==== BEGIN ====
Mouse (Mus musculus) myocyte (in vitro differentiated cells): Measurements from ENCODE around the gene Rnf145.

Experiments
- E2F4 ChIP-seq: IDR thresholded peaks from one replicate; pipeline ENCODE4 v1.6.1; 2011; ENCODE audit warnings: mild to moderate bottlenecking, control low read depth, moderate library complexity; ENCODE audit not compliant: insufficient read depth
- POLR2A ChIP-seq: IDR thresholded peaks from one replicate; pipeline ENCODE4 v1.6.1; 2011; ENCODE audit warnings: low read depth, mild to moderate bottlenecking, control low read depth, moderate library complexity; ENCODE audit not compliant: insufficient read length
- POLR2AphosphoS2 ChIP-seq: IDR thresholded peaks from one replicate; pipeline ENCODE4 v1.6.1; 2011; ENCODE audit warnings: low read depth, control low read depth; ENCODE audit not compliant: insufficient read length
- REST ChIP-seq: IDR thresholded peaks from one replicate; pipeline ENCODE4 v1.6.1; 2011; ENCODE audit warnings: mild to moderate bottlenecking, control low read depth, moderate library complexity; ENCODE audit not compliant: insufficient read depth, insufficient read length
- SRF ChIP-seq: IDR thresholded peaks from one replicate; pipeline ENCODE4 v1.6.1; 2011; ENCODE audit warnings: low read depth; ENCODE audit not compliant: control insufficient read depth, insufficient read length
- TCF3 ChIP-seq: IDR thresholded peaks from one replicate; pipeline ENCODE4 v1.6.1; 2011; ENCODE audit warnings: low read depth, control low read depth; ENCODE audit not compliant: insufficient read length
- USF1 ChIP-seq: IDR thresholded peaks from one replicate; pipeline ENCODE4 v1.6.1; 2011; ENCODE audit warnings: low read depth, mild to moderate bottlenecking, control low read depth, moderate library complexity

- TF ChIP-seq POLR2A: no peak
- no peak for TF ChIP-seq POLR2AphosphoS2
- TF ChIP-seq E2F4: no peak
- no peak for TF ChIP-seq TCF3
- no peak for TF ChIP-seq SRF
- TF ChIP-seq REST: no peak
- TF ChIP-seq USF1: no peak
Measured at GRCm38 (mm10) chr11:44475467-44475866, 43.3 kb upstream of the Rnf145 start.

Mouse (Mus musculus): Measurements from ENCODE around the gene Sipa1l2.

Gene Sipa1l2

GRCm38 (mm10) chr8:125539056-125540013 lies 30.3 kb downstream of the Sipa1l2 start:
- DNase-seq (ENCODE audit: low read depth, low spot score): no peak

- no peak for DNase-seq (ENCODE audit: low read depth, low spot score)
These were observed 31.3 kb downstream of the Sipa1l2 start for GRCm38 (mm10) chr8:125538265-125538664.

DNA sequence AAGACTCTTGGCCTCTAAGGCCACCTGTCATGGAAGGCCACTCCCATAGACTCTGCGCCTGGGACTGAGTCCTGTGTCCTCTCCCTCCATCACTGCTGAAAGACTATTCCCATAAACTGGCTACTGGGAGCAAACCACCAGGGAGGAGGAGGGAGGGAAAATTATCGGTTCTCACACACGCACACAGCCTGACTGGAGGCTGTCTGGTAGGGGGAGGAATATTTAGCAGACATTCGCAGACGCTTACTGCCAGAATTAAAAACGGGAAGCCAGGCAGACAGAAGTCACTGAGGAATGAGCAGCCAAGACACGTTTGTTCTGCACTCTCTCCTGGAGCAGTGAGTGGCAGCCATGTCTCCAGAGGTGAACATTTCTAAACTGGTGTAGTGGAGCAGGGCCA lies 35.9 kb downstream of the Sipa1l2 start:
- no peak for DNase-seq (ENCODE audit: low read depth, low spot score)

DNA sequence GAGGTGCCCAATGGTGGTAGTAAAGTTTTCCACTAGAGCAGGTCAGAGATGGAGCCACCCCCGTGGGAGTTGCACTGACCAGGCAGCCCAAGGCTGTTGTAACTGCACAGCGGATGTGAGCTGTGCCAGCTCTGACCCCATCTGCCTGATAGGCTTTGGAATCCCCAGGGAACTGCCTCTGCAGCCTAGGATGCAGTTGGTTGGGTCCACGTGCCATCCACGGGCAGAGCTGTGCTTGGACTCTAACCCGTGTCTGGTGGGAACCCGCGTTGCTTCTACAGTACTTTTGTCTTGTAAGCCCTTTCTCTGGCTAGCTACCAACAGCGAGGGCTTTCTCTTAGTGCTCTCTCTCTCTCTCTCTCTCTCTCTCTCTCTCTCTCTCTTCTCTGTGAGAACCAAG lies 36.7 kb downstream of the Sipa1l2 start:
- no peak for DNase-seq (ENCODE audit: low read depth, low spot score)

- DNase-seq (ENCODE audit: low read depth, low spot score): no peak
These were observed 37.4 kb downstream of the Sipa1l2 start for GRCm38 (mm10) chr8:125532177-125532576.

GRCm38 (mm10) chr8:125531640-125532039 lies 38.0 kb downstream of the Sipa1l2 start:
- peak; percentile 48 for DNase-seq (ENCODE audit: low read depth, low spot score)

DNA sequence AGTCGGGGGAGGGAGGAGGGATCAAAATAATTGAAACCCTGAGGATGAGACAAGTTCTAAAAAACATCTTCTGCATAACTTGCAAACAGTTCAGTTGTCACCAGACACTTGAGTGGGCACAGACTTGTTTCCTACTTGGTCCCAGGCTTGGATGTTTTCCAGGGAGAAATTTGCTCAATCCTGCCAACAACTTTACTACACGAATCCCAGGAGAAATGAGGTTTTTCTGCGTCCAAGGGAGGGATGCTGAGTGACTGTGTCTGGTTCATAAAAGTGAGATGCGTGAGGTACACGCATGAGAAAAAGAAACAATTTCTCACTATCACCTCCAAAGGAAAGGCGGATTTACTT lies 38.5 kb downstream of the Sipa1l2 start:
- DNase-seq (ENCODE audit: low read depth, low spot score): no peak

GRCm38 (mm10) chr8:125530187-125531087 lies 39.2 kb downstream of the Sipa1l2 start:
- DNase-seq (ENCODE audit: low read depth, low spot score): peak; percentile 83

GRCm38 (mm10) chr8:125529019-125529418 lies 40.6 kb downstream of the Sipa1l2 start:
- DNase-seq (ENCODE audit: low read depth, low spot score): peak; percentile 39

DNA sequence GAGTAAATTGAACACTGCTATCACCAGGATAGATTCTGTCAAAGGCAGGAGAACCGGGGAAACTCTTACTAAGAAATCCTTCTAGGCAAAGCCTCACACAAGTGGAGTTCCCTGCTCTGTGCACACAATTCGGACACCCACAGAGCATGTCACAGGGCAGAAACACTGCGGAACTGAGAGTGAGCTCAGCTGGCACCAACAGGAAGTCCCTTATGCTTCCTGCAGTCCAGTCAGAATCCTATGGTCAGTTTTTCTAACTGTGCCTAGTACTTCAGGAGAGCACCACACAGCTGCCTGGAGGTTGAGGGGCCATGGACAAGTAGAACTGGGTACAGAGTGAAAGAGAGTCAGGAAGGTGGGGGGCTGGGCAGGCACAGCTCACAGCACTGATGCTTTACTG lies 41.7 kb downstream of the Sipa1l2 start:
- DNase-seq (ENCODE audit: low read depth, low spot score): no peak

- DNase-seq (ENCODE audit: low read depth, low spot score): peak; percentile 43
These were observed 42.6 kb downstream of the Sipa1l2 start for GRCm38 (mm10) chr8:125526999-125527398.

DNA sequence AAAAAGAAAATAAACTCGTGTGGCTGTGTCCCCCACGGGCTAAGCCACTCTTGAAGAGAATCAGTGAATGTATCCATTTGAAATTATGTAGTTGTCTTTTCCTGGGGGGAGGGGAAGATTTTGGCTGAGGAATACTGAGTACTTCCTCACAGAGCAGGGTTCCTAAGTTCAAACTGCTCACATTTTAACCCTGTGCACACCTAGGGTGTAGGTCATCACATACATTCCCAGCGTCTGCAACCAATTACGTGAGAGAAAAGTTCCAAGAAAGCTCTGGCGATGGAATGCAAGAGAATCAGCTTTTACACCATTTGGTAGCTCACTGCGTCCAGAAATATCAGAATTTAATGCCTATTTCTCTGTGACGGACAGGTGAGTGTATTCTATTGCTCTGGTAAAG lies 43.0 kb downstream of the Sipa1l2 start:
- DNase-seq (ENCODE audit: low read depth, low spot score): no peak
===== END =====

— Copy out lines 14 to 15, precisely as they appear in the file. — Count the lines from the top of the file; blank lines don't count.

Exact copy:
- no peak for TF ChIP-seq SRF
- TF ChIP-seq REST: no peak